Celiac ganglion block was firstly introduced to the medical world by Kappis et al. in 1914 . The procedure was initially performed by identifying external bony landmarks. Subsequently, anterior percutaneous approach was reported by Wendling et al. . Jones initiated the use of ethanol for celiac ganglion neurolysis . During 1950s, fluoroscopy-guided celiac ganglion block was performed, but was limited due to inaccuracy of needle tip and retroperitoneal anatomic structures. In 1977, Hagga et al. described CT-guided celiac ganglion block . Ultrasoundguided endoscopic approach for celiac ganglion block was documented in recent years [19-23]. iCT-PCPN with navigation for celiac ganglion block has not been published in English medical journals to date.
Intraoperative CT is featured by precision with combination of navigation system. iCT has been previously documented for radio ablation surgery for trigeminal neuralgia, dorsal root ganglion ablation for thoracic or lumbar compression fractures, and navigated screws insertions for spondylolisthesis [24-27]. With theuse of iCT and navigation system, the present study of iCTPCPN for block of celiac ganglion plexus also has the advantages of increased accuracy and shorter operation time.
In the present study, iCT-PCPN has shown an effective decrease of NRS. From the statistics, the NRS decreases from median of 10 to 3 at day 1 postoperatively. Consequently, the median NRS reached bottom at 0 on day 7. The median of NRS then increased gradually to 5 at day 28.
The abdominal visceral pain fibers gather at celiac ganglion plexus before ascending into the spinal cord. Therefore, we could treat the peritoneal carcinomatosis-related pain by blockade of celiac ganglion plexus. However, there are some literatures stated that somatic pain may not be effectively treated by celiac ganglion block .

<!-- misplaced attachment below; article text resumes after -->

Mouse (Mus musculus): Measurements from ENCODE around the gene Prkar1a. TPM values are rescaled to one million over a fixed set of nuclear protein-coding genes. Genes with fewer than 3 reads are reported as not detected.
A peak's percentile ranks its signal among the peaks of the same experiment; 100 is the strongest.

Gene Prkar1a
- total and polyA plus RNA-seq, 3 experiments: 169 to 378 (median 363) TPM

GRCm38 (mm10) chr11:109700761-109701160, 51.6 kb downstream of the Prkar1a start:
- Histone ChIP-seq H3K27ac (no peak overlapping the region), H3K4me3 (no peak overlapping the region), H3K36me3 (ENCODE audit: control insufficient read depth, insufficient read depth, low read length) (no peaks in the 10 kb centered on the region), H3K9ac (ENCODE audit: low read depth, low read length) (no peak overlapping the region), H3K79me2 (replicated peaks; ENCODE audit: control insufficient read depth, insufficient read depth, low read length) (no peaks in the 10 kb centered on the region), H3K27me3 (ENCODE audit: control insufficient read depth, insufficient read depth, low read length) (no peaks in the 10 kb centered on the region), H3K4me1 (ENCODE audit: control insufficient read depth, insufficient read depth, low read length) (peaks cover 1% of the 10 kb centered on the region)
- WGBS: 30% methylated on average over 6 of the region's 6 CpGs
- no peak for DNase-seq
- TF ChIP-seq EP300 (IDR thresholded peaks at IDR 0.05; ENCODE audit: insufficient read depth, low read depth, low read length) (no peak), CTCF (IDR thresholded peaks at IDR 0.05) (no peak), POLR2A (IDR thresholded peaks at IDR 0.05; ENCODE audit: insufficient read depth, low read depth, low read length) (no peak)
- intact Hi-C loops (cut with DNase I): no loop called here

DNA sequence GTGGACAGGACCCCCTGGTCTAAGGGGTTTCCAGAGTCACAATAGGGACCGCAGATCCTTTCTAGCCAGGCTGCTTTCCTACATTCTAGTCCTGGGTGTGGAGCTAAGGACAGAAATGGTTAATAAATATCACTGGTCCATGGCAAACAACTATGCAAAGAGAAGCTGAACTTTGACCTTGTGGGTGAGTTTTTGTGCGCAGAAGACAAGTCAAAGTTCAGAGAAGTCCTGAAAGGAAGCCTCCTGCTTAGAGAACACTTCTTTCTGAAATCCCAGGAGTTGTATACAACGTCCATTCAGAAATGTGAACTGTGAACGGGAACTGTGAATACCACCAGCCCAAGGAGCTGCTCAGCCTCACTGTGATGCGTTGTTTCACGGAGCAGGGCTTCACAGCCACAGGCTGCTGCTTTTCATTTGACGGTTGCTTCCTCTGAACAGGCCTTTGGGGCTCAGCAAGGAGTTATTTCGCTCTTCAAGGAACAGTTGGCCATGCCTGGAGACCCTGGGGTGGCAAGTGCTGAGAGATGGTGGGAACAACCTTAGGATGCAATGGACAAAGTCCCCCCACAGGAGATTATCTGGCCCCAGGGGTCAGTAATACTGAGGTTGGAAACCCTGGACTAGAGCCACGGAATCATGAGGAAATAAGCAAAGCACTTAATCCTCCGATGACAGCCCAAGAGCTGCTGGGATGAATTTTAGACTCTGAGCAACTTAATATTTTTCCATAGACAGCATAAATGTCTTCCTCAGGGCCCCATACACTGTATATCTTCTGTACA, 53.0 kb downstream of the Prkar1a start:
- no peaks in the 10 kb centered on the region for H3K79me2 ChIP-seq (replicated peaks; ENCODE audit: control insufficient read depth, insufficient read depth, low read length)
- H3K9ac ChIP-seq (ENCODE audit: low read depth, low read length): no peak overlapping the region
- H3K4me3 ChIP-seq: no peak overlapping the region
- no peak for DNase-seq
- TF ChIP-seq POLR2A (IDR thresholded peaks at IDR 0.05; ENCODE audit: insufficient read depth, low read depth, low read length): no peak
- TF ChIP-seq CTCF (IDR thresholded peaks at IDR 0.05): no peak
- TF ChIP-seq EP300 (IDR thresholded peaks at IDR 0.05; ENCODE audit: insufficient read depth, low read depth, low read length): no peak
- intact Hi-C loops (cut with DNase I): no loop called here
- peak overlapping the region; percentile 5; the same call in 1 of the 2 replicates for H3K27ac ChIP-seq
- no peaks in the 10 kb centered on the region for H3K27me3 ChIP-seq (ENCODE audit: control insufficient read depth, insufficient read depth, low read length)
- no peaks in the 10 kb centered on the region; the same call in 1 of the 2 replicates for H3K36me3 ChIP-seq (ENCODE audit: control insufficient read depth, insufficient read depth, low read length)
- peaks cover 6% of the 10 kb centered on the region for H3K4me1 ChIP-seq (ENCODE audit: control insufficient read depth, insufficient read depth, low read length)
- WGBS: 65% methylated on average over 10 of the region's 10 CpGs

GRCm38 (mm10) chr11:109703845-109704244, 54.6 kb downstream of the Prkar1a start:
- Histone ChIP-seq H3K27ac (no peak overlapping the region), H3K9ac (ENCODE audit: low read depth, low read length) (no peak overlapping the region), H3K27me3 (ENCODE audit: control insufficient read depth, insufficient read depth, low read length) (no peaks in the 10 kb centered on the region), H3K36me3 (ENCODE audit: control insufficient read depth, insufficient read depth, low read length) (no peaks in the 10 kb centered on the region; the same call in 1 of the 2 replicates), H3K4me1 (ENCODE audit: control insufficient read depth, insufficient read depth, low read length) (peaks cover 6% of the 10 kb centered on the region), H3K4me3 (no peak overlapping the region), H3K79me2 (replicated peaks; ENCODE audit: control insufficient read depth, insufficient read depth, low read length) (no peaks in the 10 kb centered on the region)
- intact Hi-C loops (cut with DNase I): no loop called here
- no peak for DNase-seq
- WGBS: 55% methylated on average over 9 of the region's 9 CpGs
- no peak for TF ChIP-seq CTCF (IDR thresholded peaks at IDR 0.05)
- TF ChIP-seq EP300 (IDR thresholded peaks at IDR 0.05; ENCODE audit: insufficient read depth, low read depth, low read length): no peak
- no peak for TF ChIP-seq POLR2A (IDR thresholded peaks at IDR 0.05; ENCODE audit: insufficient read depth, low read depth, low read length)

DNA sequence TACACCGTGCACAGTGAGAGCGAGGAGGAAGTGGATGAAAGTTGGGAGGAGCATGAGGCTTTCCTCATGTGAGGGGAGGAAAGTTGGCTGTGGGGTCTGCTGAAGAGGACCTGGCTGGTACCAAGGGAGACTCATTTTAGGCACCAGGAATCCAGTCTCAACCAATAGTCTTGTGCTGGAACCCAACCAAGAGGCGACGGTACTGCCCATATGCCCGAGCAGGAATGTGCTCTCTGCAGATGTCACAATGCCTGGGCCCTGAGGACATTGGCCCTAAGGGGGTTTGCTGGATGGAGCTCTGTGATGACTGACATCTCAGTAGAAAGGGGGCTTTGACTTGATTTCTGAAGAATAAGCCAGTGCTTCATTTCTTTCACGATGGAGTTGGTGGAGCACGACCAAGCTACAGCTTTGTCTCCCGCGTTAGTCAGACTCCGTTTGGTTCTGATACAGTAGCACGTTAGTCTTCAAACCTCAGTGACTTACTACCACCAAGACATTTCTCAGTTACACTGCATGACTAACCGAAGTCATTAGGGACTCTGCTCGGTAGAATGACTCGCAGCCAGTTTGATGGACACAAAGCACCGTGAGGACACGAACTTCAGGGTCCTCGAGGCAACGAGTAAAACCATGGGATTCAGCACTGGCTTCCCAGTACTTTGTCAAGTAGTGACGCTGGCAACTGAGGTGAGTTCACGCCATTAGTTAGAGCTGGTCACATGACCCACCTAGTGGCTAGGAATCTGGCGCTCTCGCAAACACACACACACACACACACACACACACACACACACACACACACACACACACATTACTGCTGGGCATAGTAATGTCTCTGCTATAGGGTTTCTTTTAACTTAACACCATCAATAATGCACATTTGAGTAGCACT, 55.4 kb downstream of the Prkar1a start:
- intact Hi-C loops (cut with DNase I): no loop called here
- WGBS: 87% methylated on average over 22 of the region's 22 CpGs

The celiac ganglion block has long been adapted for treatments of abdominal-related pain from peritoneal carcinomatosis. The technique could be performed by identifying the external bony landmarks under fluoroscopy guidance, under CT guidance, or under ultrasound guidance, and endoscopy. The procedure of celiac ganglion block or neurolysis could be performed through these four different approaches, each of them with attempts of reaching the peri-aortic space at level of T12-L1, where the celiac plexus is located. Direct celiac ganglion neurolysis is more difficult to approach and requires visualization by either endoscopy or surgery, however, it is conceptionally more effective [9,13,22]. Anterior approach has also been reported but there are risks of bowel perforation or intra-abdominal bleeding. Posterior approach has been the mainstream approach for celiac ganglion neurolysis. There are different posterior approaches, such as, postcrural approach, transdiscal approach, and transaortic approach. There are literatures showing risks of bleeding from the transaortic approach. There are also literatures showing transient back pain by transdiscal approach. Transdiscal approach also belongs to posterior approaches, but compared to postcrural approach, it is less likely than transdiscal approach to injure the adjacent intra-abdominal organs while performing procedure of celiac ganglion block. The postcrural approach has the advantage of easier localization of trajectory from the lateral, but it is more likely to injure abdominal organs. In the present study, we use the postcrural approach and identify the T12-L1 level peri-aortic space by iCT and navigation. Therefore, we could identify and avoid injury to the abdominal organs while performing the postcrural approach.The celiac ganglion block is performed with the aid of image guidance since the 1950s [2,11,12,14]. Fluoroscopy could provide adequate localization of T12-L1 disc level by lateral view, but it is less precise compared to other approaches. At the same time, surgeons may also be exposed to harmful radiation. CT-guide PCPN could also ensure more accuracy of injection to celiac ganglion plexus and the identification of abdominal organs. However, compared to iCTPCPN, CT-guided PCPN lack navigation and, thus, may require more scans, which will lead to more radiation exposure to the patient. Ultrasound-guided endoscopy has become more popular recently with the preciseness of localizing and visualizing the celiac ganglion plexus from the anterior approach. On the other hand, it is a more invasive procedure compared to iCT-PCPN due to the insertion of endoscopy.